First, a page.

"Famous worms of song"
A play on "The worms crawl in, the worms crawl out, the worms play pinochle on your snout," sung to Mozart/Haydn/whoever's requiem. A famous childhood song, right up there with "Great green gobs of greasy grimy monkeymeat,"(It's Gopher guts...see the alliteration.) "Hitler he had just one big ball," and the tragic ballad "Found a Peanut." This is kind of a heavy Pynchon hit on Frenesi's knowledge of Weed's impending doom.
Note the asterisk at the top of the page. How come? Pynchon hasn't needed no steenking asterisks before! Can those worms have thrown him so far off balance that he can't carry on without typographic help? (Actually, there is one earlier asterisk occurrence, at the bottom of page 8. Go figure.)
ND = Neutral Density; the suffix digit tells how many f stops it reduces incoming light (or outgoing baby-blue intensity) without changing color values.
"Nixonian reaction...continued to...compromise...what may only in some fading memories ever have been a people's miracle, an army of loving friends..."
Pynchon seems bitter over the ease with which the government (and its media, and its money) destroyed the ideal/idyll.
"'therapy sessions,' Brock called them..."
Brock seems connected with Elasmo. Does this mean that Weed has really turned? Or that Weed's sessions with the tooth-yanker are just Vond's "reality adjustments," in which Weed is somehow osmosified to believe in Brock's version of reality (in which only power counts, and resistance is futile)?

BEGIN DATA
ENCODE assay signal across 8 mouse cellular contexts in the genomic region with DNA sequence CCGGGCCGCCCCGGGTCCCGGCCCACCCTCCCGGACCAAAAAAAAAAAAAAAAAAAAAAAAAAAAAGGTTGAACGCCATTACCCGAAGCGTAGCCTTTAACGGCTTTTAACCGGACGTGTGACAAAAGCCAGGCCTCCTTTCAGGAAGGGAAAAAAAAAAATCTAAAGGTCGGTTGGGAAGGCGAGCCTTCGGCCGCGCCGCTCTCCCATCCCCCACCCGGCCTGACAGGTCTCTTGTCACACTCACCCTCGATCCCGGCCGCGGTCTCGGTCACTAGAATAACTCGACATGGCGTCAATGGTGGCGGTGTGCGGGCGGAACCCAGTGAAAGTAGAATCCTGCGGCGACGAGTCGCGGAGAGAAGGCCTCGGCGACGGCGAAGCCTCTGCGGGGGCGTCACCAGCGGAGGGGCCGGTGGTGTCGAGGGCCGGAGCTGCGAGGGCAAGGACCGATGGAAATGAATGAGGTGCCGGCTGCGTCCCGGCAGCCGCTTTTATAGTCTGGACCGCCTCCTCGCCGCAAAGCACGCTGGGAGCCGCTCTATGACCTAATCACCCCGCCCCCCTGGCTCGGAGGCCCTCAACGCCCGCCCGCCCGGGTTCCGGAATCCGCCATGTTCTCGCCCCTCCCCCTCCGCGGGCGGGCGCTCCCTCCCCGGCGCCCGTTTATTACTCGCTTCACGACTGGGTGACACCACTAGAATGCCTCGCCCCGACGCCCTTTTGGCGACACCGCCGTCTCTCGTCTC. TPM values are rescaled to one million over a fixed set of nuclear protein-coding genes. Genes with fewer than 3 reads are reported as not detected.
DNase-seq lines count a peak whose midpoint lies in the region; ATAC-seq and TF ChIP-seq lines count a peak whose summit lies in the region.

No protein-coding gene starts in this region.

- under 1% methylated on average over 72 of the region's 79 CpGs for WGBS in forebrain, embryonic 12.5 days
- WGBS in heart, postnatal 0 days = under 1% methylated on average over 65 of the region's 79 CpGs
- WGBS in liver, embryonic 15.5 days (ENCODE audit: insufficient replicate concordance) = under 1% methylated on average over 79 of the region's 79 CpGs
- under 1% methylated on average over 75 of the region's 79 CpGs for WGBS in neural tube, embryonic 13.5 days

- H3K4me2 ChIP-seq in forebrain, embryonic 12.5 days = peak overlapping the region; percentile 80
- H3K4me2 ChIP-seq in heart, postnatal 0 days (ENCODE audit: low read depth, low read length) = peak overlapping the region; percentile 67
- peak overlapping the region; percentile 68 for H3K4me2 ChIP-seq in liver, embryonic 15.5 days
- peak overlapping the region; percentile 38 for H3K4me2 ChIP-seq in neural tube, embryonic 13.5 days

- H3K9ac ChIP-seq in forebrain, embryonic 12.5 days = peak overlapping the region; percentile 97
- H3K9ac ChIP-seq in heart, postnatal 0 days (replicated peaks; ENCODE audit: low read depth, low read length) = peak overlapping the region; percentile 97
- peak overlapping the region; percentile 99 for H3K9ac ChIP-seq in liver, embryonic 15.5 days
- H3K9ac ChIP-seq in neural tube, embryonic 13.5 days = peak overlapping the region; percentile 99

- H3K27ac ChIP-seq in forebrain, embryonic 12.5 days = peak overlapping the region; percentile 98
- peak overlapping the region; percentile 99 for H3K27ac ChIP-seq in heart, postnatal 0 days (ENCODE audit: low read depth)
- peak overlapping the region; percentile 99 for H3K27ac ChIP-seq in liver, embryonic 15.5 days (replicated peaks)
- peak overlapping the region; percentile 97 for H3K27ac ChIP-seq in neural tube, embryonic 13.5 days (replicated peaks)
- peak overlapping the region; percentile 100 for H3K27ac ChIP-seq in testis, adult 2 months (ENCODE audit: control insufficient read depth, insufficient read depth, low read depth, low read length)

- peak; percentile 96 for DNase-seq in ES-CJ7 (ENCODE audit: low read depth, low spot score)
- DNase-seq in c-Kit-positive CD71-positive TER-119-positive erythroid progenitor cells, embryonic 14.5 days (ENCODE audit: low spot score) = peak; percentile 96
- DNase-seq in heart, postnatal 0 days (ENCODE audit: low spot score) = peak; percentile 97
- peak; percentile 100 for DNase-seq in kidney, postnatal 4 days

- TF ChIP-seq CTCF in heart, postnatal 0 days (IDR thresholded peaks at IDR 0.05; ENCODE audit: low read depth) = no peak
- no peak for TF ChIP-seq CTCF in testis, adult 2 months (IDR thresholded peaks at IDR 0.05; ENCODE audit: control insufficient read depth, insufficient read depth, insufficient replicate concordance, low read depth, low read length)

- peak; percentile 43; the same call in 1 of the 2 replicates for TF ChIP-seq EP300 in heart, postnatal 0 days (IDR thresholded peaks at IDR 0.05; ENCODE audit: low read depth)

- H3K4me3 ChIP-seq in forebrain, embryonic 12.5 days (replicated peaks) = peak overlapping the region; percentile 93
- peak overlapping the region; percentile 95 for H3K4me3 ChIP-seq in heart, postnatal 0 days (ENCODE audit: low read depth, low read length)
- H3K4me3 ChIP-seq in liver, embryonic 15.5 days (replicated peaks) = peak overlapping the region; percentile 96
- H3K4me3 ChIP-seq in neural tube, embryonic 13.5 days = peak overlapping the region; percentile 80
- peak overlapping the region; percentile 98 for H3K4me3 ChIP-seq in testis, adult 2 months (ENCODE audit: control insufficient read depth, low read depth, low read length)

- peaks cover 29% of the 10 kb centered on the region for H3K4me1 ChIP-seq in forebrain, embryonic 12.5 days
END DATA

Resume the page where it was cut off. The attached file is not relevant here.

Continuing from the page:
Smith and Wesson, the largest manufacturer of handguns in the United States.
Hi, Jean-Luc Godard!
Frogs are the knots in which ornate cords (like the ones on doormen's uniform coats) are tied. Similar to Buddhist "priest cords" sometimes used as hangings. Here, frogwork is an evocative metaphor for the intricate shadow cast by the tangle of overhead cables and trolley wires and a very apt one, you'll agree, if you've ever seen the rat's nest of wiring suspended above the street in San Francisco or San Diego.
"the Arri and...a wind-up Bolex"
Two small, light, quiet, highly portable 16mm movie cameras. The Arriflex's electric motor is powered by a battery pack; the Bolex is (like Pynchon says) spring-driven.
"Howie'd kill them again"
Surely should be "Howie'd kick them again".
"a battered old Auricon"
The Auricon is another 16mm camera, also battery (or AC) powered, with the handy capability to record live sound right on the film.
"the shirt cloth still burning around the blackly erupted exit, pale flames guttering out..."
Sounds great, but while we're no forensic experts we'd guess that burns would be characteristic of the entry hole of a gunshot wound, not the exit.
"a Mole-Richardson Series 700 generator ... legendary Eclairs ... Miller heads, Fastaxes ... Norwood Binary light meters"